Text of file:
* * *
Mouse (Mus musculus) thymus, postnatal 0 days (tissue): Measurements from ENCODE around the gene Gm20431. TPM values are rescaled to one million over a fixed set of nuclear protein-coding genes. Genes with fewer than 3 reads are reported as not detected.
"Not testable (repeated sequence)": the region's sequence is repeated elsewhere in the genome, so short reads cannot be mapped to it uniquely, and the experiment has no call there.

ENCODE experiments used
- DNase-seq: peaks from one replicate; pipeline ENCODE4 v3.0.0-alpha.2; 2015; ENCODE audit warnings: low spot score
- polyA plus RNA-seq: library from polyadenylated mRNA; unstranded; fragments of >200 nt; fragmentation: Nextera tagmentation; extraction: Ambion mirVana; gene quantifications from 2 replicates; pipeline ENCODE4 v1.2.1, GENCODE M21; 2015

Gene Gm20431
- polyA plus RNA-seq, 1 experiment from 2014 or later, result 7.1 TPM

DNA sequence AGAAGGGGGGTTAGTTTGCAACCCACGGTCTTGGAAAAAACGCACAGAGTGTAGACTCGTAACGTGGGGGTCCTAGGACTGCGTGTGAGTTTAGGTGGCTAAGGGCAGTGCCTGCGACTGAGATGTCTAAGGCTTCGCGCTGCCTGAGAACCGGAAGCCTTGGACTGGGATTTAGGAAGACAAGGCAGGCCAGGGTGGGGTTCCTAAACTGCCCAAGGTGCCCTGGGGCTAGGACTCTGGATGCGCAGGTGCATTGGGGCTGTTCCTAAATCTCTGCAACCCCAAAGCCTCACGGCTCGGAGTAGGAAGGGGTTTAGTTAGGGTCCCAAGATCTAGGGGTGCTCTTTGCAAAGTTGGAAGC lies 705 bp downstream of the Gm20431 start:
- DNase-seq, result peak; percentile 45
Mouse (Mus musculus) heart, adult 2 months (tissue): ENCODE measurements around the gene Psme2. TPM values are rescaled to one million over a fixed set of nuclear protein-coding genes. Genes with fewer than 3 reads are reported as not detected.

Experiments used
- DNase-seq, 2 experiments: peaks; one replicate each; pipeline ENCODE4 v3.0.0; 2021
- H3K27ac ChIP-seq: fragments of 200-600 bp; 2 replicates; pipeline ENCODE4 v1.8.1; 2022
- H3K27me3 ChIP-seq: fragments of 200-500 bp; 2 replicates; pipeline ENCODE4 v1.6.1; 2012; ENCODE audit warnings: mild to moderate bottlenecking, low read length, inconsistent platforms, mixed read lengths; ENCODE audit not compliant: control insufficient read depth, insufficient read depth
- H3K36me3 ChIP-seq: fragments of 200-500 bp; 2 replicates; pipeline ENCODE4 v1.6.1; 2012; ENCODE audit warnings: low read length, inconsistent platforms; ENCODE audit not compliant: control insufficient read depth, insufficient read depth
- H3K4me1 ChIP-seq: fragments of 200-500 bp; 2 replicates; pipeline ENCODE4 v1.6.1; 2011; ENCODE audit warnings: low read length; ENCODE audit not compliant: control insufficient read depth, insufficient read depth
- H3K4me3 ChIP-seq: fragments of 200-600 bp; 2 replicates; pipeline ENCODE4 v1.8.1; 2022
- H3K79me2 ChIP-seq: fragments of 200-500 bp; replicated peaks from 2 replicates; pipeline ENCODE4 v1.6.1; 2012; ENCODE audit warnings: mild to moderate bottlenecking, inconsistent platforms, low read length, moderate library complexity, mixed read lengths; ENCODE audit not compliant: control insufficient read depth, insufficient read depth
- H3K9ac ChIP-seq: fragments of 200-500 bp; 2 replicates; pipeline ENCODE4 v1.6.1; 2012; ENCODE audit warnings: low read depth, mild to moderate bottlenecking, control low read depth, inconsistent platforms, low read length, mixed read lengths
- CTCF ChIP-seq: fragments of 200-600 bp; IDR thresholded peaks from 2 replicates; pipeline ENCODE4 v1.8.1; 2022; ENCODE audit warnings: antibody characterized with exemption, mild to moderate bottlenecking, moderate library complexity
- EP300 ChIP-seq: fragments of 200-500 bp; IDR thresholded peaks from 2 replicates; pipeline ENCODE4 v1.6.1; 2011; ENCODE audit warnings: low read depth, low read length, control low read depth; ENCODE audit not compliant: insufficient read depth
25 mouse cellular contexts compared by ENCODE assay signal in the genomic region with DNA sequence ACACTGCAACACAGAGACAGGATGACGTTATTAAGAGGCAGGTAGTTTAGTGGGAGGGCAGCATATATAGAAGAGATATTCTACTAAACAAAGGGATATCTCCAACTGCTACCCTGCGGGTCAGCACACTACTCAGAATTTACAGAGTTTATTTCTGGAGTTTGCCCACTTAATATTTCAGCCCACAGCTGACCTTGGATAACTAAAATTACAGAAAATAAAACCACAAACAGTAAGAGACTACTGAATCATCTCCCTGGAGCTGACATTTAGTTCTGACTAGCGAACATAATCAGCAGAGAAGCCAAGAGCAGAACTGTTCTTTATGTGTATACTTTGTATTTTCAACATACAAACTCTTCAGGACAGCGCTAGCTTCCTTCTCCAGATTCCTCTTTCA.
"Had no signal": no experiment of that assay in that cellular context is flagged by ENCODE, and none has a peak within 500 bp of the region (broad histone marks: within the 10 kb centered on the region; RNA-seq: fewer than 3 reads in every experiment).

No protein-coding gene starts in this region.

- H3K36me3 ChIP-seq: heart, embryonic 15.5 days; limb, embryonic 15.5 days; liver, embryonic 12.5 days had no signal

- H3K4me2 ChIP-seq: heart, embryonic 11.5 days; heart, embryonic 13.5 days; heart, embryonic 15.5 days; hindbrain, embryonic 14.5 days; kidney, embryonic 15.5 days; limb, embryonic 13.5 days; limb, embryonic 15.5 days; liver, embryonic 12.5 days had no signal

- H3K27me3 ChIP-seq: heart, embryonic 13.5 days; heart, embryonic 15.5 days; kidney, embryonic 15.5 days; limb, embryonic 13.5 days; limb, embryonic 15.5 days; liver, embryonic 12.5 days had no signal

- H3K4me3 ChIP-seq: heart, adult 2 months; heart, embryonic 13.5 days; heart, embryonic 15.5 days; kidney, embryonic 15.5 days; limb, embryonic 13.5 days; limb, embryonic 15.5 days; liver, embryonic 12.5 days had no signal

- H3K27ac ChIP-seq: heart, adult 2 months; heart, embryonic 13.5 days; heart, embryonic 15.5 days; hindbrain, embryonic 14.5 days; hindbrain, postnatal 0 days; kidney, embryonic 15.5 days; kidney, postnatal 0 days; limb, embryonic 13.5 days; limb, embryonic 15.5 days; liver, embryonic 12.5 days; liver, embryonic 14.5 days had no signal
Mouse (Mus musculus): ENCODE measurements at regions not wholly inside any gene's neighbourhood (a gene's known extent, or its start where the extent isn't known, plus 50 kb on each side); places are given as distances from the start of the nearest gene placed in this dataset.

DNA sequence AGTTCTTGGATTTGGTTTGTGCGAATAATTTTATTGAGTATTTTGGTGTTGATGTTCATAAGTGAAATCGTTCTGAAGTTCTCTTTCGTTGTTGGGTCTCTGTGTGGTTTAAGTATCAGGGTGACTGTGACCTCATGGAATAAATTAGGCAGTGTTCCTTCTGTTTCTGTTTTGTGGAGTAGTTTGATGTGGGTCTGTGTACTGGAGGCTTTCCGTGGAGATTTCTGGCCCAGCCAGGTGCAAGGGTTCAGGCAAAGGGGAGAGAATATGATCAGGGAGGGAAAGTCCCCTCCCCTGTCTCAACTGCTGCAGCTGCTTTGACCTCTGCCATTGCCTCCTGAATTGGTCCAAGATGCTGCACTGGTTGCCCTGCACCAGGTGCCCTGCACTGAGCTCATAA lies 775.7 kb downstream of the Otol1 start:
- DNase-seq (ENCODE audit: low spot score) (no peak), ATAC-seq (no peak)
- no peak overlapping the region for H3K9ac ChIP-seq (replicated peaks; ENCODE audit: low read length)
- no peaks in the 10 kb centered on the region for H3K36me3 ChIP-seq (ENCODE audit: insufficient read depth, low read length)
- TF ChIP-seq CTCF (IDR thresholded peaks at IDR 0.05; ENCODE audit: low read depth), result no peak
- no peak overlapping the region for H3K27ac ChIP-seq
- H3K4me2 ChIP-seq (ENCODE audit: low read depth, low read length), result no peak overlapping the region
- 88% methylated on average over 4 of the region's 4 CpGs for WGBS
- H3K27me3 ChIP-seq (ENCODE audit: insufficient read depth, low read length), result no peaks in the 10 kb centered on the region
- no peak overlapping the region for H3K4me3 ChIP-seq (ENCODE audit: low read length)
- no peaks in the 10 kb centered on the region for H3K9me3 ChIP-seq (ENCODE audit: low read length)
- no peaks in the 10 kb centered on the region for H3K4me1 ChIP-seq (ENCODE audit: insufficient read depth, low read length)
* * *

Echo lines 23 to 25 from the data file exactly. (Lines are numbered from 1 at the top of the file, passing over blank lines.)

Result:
"Had no signal": no experiment of that assay in that cellular context is flagged by ENCODE, and none has a peak within 500 bp of the region (broad histone marks: within the 10 kb centered on the region; RNA-seq: fewer than 3 reads in every experiment).

No protein-coding gene starts in this region.

- H3K36me3 ChIP-seq: heart, embryonic 15.5 days; limb, embryonic 15.5 days; liver, embryonic 12.5 days had no signal